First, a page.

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Getting ready to cook with cannabis

Decarb & Extract

In this section we are going to get you started on the road to being an at home cannabis cook. Before you get to cooking I strongly advise reading the About Edibles section as well as the section on dosages.  Also in this section you will find information about the various extractions available commercially. Though not available in Canada yet, edibles should start hitting the shelves by April 2019, perhaps as late as Oct 2019. The latest reports are saying that oils should be available for the Oct 17, 2018 legalization date.

In Colorado and California legal weed market edibles account for 75% of sales, that's a lot of green. Canada should see similar numbers once edibles are also available. The Federal Liberals are saying that cannabis buds will be sold for $10/gram, likely before taxes, expect something closer to $12.50 all in, that's roughly $44 for an eighth, you can see why the blackmarket is still doing very well in the US.

Making edibles at home

A quick overview

Step 1: Decarboxylation

Decarboxylation is the key to consuming your weed as edibles, that is if you want the full effects of the herbs. Some health benefits can be had with raw cannabis, however it is hard to digest and an expensive way to consume. There is a whole lot of conflicting (or just bad) information regarding the process. There is a very complete albeit very scientific paper on decarboxylation published in Dec 2006 here. The basics, you need to convert THCA into THC for your body to absorb it when eating weed. Typically there is more available THCA than THC, by heating the weed carefully over a period of time the THCA is converted into delta-9-THC, the psychoactive component.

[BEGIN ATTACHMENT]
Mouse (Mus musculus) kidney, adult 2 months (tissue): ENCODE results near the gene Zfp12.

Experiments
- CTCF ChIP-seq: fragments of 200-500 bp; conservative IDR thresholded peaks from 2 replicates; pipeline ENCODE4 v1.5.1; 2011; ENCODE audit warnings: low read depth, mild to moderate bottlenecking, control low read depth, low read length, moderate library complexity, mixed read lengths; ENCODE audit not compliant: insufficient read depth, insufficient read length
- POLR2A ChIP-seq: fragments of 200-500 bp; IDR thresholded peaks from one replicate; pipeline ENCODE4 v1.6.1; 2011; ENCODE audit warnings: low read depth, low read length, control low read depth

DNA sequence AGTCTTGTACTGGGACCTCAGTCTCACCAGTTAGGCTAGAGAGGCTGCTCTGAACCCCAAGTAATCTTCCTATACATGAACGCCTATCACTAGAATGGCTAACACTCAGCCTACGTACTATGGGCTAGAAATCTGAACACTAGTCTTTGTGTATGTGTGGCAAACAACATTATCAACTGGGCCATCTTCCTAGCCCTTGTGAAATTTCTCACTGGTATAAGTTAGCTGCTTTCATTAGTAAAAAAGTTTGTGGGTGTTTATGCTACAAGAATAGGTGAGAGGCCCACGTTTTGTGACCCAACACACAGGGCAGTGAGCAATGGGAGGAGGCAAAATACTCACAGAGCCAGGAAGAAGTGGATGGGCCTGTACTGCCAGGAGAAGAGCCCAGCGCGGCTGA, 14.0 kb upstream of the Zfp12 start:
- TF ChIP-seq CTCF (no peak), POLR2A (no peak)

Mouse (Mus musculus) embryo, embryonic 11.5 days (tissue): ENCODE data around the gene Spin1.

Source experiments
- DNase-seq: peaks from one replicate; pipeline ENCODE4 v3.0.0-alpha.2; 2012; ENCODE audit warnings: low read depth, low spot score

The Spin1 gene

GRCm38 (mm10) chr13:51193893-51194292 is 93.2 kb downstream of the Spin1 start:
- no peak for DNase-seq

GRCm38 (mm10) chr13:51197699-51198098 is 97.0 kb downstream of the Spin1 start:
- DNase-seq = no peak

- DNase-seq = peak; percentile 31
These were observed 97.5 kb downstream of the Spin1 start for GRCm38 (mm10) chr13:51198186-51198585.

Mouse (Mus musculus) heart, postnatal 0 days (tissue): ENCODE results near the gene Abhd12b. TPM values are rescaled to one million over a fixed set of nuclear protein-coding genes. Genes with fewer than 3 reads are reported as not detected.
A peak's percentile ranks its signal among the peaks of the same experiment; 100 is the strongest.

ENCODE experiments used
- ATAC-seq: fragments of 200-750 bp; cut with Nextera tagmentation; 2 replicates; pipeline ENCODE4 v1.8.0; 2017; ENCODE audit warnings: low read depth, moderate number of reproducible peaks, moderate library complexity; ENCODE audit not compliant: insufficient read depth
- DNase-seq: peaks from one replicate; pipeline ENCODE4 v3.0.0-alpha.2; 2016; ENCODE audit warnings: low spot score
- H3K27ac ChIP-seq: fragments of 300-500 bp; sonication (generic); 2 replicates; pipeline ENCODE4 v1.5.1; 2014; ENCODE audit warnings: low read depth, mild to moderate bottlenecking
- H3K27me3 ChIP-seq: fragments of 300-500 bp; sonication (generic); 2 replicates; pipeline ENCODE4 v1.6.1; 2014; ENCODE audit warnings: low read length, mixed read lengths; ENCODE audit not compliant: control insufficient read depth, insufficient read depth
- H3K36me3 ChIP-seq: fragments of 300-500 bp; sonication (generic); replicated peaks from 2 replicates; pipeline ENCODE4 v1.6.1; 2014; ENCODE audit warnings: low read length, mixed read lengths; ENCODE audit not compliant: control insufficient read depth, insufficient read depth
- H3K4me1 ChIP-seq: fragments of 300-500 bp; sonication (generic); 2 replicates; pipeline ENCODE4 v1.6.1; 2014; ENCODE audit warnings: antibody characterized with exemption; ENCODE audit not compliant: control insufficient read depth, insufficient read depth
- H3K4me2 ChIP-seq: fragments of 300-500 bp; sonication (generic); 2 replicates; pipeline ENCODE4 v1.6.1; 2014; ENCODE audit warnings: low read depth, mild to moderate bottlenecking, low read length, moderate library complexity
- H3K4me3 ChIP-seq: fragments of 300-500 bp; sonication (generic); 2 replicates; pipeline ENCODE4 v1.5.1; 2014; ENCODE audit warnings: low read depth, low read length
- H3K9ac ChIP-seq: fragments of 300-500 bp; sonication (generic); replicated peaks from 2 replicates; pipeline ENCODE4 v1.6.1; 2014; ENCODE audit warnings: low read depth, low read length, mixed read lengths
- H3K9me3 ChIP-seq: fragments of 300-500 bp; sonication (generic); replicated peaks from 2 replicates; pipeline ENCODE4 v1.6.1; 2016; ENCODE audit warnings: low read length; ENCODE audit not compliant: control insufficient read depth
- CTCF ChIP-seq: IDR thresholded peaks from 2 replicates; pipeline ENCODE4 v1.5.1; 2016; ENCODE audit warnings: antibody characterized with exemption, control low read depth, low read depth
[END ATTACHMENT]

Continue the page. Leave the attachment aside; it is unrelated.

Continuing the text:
Decarb Methods

There are a few options to consider when getting ready to decarb your cannabis. The key to successful decarboxylation is heat and time. There are a few methods you can use.

  • Oven method (quick and fairly easy)
  • Boiling Water (slower and very easy)
  • Decarb appliances (very good but can be expensive)
  • Using your vaporizor (if you vape, save it and eat it)

Step 2:  Extracting

This is the easy part. Extracting is also a matter of heat and time. To reduce time you increase heat. There are trade offs however, THC will breakdown with too much heat or by decarbing for too long. 


Now head to our step by step decarb page.


Now head to our step by step extraction page.

Frequently Asked Questions

Can you taste the weed in these recipes?

Sometimes Yes, sometimes no. It really depends on what you are using to infuse your food. Most oil extractions will have the distinctive cannabis taste, you can reduce the flavor by washing your oil.

Does weed taste good in food?

This is a matter of personal preference. Some people like black licorice I don't. I enjoy tasting the weed a bit, others if they get a whiff  are put off by it. This is for some the downside of DIY extraction. I hope that by April 2019 THC and CBD oil, distillates, and other consumables will be available for The home cook.

Is it worth the effort?

Yes. If you enjoy the effects of edibles and have the time to follow the steps go for it. A jar of infused coconut oil can last a few months in the fridge, can be used in just about anything. Replace some butter in your brownies, or pop some popcorn, or in a stirfry. It a good time to go green.

All information provided is sourced from around the WWW and while we try to verify everything it is important to understand that this information may be incorrect or incomplete.

We do not promote illegal use of cannabis. Please adhear to the laws in your area.

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